In no particular order or personal preference, and solely for the purposes of provoking thought and debate on these topics:
Irish Independent (Charlie Weckler): We are hypocrites on Charlie Hebdo and freedom of speech
Take France, the epicentre of attention after the Paris attacks on the Charlie Hebdo newspaper offices two weeks ago. After initially grabbing the high moral ground for defending freedom of expression, it immediately reverted to an old European habit: rounding up and jailing people for saying exactly the same things as Charlie Hebdo does, but focused on different targets…
In Ireland, we don’t really have much of a problem curtailing free speech or communications when it’s ‘required’. The majority here agreed with a law that criminalised the broadcast of a person’s voice if that person was a member of a particular political party (Sinn Fein)… [note from Oisín: the majority didn’t actually get much of a ‘choice’ in the matter…]
US News & World Report (Charlie Schnurer): Let Charlie Be Charlie –
Yes, Charlie Hebdo is offensive, but freedom of speech is most tested by those on the fringe.
Unfortunately, very rarely do tests of freedom involve the popular, the tasteful and the acceptable. For what should be obvious reasons, our tolerance is generally tested by the intolerable – and, most often, this is represented by those on the fringes of society, not the powerful and dominant…
The notion that words or thoughts in themselves are harmful depends upon rejecting the concept of free will and human responsibility for one’s own actions… we can’t really build a functioning society without these concepts. Yet we are trying to do just that if we insist that someone who suggests something to you is responsible for your own actions and decisions.
Now, it’s sometimes the case that independent, rational thought isn’t involved, and these are circumstances that can make mere words responsible for ensuing harms – where, for instance, they can be understood as an order that the speaker reasonably knows will be followed, or a violent threat that the hearer can reasonably fear will actually be carried out. That’s why yelling fire in a theater isn’t protected speech: It can be fully expected to incite a dangerous panic. But where the opportunity exists for rational thought, an action is the responsibility of the person who chooses to take it, not the one who suggests or “incites” it…
This gets responsibility backwards. Except in rare instances… words do not cause harm. It is the people who act on them that do.
… suppression, by definition, emanates from majorities or those who otherwise hold power. It is always a tool of the powerful, not the weak and the downtrodden.
Humankind’s advance is due to the development and spread of new ideas. Virtually everything that comprises modern life – from the scientific revolution to each of the three monotheistic religions – was originally considered unacceptable and repressed by authorities of the day. To stifle expression of thought – and, with it, thought itself – would be to consign humanity to stagnation and extinction.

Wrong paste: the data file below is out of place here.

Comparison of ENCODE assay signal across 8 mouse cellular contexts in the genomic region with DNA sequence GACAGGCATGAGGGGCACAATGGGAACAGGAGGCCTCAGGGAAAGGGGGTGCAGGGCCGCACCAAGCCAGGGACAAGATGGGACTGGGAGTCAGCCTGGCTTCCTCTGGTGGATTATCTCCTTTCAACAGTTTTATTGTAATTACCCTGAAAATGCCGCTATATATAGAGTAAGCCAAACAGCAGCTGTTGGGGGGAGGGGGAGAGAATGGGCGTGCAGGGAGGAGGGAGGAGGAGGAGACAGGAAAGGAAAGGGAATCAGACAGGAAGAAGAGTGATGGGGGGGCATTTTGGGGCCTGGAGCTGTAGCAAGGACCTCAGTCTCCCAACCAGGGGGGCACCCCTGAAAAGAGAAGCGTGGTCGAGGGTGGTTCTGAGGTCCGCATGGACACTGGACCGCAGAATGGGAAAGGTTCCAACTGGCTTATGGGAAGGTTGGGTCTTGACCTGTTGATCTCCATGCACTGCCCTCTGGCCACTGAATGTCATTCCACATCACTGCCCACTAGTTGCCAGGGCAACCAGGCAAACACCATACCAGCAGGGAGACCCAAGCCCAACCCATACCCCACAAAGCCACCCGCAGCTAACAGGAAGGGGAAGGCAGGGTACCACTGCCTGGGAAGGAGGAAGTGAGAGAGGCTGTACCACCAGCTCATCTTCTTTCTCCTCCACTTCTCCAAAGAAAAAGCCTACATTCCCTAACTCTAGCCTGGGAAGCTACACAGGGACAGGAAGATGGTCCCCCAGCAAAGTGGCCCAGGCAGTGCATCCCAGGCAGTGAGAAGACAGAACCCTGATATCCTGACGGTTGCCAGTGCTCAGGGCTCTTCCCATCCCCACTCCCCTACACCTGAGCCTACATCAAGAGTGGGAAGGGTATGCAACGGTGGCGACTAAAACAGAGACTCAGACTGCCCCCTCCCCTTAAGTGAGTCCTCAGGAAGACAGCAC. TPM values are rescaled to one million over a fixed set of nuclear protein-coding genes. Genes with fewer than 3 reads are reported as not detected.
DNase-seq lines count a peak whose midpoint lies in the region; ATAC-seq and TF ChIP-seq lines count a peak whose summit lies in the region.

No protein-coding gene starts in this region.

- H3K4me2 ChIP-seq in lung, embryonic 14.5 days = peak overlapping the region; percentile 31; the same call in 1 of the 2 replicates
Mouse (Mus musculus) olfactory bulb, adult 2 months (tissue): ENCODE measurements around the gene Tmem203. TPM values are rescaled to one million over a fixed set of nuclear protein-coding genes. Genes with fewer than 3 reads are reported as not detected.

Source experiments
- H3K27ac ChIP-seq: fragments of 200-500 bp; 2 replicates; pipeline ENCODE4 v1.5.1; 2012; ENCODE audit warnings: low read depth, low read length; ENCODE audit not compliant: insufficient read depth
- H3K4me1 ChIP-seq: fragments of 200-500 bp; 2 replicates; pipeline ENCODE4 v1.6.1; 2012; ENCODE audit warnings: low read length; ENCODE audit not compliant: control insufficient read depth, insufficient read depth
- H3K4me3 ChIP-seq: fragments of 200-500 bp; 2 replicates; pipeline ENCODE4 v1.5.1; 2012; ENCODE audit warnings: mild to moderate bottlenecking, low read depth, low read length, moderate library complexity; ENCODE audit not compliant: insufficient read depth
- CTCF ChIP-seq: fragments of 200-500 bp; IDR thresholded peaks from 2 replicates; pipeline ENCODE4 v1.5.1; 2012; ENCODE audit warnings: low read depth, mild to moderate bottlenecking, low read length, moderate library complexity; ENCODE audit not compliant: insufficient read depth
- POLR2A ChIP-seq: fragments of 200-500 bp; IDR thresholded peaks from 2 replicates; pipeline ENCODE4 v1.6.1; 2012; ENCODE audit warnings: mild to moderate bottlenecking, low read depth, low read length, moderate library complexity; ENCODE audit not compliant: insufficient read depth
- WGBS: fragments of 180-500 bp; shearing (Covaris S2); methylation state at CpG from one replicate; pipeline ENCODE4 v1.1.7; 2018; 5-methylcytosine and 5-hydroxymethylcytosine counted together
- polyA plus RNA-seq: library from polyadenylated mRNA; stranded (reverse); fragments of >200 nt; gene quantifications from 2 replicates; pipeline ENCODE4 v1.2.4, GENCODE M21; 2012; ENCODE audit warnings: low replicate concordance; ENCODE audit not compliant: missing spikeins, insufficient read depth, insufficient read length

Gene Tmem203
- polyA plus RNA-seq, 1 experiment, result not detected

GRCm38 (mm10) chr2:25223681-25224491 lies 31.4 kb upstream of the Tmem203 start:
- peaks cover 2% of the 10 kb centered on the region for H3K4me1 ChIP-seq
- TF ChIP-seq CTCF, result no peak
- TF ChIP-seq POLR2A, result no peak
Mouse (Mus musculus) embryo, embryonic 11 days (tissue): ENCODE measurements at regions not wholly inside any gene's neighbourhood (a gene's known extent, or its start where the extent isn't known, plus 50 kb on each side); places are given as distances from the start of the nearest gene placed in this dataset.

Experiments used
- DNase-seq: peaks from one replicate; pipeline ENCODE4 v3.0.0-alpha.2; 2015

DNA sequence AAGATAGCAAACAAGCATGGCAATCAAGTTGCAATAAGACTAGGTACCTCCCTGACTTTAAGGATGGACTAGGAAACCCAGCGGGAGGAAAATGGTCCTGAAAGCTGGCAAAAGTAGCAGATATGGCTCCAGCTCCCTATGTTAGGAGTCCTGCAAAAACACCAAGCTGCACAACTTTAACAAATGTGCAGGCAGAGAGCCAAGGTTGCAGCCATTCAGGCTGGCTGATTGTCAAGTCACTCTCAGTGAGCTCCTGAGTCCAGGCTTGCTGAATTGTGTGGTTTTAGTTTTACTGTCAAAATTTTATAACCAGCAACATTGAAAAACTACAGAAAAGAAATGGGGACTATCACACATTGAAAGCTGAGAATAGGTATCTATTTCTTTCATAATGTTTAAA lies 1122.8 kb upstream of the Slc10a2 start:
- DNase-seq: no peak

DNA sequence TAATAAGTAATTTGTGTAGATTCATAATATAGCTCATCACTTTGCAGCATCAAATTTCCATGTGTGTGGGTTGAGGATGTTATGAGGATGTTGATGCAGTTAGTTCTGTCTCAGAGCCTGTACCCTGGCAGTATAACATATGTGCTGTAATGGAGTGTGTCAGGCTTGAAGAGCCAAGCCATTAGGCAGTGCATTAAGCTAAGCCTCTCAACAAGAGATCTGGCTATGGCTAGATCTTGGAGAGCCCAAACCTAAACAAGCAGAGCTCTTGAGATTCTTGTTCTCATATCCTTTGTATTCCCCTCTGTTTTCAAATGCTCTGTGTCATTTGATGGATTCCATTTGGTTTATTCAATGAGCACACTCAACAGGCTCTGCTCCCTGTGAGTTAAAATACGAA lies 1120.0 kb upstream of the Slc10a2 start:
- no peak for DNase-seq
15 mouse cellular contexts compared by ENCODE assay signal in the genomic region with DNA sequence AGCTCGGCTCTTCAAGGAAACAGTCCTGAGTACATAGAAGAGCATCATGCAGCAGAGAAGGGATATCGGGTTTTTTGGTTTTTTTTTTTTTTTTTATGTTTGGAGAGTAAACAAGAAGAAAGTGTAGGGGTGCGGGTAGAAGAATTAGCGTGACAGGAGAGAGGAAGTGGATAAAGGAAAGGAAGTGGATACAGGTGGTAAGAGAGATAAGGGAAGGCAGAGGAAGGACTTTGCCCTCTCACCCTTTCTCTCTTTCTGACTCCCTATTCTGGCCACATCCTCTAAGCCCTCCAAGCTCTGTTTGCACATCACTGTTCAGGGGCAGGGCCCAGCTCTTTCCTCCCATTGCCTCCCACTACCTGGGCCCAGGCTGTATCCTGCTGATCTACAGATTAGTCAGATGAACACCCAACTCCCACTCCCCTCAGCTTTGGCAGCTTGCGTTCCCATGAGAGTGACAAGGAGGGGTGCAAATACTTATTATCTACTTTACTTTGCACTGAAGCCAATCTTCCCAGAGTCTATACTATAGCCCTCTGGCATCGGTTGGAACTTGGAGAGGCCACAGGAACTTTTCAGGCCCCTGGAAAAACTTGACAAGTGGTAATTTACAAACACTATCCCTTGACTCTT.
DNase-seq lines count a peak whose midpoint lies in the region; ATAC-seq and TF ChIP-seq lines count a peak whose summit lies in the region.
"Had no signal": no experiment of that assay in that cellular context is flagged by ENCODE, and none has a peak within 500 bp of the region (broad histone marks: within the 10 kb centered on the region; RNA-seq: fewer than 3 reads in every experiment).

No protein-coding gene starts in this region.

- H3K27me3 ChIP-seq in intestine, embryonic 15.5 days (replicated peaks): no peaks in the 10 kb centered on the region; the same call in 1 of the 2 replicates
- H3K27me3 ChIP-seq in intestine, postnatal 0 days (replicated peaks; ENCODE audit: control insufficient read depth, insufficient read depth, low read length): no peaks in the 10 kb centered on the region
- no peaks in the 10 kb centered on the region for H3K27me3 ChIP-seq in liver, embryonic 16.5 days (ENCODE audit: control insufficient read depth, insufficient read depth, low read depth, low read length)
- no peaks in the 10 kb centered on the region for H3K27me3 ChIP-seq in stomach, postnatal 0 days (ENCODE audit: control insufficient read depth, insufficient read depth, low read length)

The assertion that one shouldn’t express controversial views because they will engender predictably violent reactions – and that such speech can and should therefore be suppressed – has been a frequent one, directed mostly against the civil rights and anti-war movements. Arguments that words can be equated to weapons, and ideas therefore suppressed, tend to arise from those intent on protecting status quo ideas and elites…
An Phoblacht (Mark Moloney): When did free speech become a British ‘value’?
The three men who took to the platform days later called for those who supported freedom and democracy to face down these murderers. For their trouble, these three men were arrested and thrown in prison – charged with exercising free speech.
This was not, however, some reaction to the horrific killings at the Charlie Hebdo magazine in Paris – these murders took place on the streets of the Irish city of Derry in 1972…
When did freedom of speech become a British value, precisely? It certainly wasn’t a value in 1972 when those three men were locked-up for a year and a half for speaking their minds.
It certainly wasn’t a value when the British Government banned democratically-elected representatives from speaking on national airwaves in the 1980s and 1990s.
And it certainly wasn’t a value when the British Government justified the bombing of a Serbian TV station and the slaughter of its employees just before the turn of the millennium.
It would appear “free speech” is only a British value when the Government agrees with what is said.
An Phoblacht newspaper office raid 1987
In the wake of the attack on Charlie Hebdo in Paris yesterday, many people have been talking about various issues related to free speech and satire… it’s concerning to see that those who wish to suppress other civil liberties are jumping at the chance to use the attack yesterday as a jumping off point.
In an age of heightened terrorism liberty depends on increased security.
David Green of British “Liberal Civilization” group, Civitas
Those who would give up essential Liberty, to purchase a little temporary Safety, deserve neither Liberty nor Safety.
– US President,
Terrorist, Unconstitutional Demagogue, Anti-British & Successful Revolutionary, Benjamin Franklin